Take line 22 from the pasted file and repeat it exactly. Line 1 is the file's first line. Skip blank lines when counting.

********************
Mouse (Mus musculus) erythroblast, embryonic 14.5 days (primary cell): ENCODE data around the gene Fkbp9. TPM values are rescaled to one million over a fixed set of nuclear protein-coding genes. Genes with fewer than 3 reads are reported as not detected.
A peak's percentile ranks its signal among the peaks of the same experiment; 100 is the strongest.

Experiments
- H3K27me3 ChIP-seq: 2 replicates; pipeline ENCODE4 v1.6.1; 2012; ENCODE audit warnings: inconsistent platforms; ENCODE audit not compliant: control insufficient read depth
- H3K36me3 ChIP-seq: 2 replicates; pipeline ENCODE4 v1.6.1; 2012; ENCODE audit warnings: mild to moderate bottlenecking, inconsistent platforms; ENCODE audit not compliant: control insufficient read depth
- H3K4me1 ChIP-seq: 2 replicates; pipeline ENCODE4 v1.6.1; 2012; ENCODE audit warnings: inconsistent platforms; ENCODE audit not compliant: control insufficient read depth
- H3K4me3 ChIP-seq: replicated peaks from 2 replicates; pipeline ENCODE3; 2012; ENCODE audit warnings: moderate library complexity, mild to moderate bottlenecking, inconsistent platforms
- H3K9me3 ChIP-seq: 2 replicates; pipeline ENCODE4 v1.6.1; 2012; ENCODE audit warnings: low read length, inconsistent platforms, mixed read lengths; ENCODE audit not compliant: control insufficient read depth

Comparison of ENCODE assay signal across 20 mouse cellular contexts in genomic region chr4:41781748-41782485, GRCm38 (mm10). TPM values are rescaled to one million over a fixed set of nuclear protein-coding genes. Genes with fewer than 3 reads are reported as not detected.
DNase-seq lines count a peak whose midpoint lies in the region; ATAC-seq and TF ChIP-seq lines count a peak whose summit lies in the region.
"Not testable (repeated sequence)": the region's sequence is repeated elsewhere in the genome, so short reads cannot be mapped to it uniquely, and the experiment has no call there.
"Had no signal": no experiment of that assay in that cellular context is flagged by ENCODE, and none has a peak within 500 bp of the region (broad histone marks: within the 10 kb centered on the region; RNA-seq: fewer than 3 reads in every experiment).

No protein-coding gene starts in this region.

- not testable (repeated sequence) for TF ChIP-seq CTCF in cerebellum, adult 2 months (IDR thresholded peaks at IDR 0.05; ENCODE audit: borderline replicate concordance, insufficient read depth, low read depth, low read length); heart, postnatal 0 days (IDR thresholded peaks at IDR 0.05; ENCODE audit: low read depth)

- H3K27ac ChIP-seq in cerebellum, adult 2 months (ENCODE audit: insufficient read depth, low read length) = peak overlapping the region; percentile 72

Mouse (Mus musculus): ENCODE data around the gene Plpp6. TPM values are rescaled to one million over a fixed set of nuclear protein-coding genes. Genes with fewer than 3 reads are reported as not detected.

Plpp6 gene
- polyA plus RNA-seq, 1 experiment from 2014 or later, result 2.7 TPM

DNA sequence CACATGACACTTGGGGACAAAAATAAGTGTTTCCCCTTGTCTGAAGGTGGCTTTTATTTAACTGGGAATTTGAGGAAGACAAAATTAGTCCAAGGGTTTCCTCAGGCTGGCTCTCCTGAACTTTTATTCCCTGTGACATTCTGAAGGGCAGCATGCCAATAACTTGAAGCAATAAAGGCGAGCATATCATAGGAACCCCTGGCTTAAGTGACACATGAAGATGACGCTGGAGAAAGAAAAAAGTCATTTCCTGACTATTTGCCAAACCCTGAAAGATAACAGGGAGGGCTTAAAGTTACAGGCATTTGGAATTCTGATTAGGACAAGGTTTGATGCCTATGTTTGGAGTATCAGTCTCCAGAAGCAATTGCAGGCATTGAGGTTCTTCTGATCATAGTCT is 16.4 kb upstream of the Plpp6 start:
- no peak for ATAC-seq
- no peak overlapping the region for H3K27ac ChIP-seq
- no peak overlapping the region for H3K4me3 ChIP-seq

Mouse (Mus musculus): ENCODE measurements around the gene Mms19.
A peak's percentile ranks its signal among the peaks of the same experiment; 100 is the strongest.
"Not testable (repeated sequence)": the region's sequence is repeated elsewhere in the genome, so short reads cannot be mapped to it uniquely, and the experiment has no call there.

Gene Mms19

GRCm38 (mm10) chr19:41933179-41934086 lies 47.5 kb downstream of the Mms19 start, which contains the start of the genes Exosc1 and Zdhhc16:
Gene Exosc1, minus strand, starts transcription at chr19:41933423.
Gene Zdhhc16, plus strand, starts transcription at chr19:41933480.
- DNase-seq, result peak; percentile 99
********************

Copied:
- no peak overlapping the region for H3K4me3 ChIP-seq